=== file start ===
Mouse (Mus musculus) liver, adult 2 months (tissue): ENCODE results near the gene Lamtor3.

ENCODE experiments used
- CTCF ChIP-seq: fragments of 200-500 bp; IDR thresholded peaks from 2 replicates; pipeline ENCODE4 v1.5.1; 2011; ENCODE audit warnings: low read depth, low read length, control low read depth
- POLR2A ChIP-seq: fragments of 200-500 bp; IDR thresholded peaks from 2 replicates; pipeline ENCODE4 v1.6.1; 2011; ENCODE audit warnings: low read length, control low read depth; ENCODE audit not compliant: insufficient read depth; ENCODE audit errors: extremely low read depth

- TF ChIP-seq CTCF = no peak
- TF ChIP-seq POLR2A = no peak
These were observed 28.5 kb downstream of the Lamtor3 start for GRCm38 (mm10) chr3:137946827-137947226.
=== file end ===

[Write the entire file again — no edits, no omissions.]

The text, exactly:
Mouse (Mus musculus) liver, adult 2 months (tissue): ENCODE results near the gene Lamtor3.

ENCODE experiments used
- CTCF ChIP-seq: fragments of 200-500 bp; IDR thresholded peaks from 2 replicates; pipeline ENCODE4 v1.5.1; 2011; ENCODE audit warnings: low read depth, low read length, control low read depth
- POLR2A ChIP-seq: fragments of 200-500 bp; IDR thresholded peaks from 2 replicates; pipeline ENCODE4 v1.6.1; 2011; ENCODE audit warnings: low read length, control low read depth; ENCODE audit not compliant: insufficient read depth; ENCODE audit errors: extremely low read depth

- TF ChIP-seq CTCF = no peak
- TF ChIP-seq POLR2A = no peak
These were observed 28.5 kb downstream of the Lamtor3 start for GRCm38 (mm10) chr3:137946827-137947226.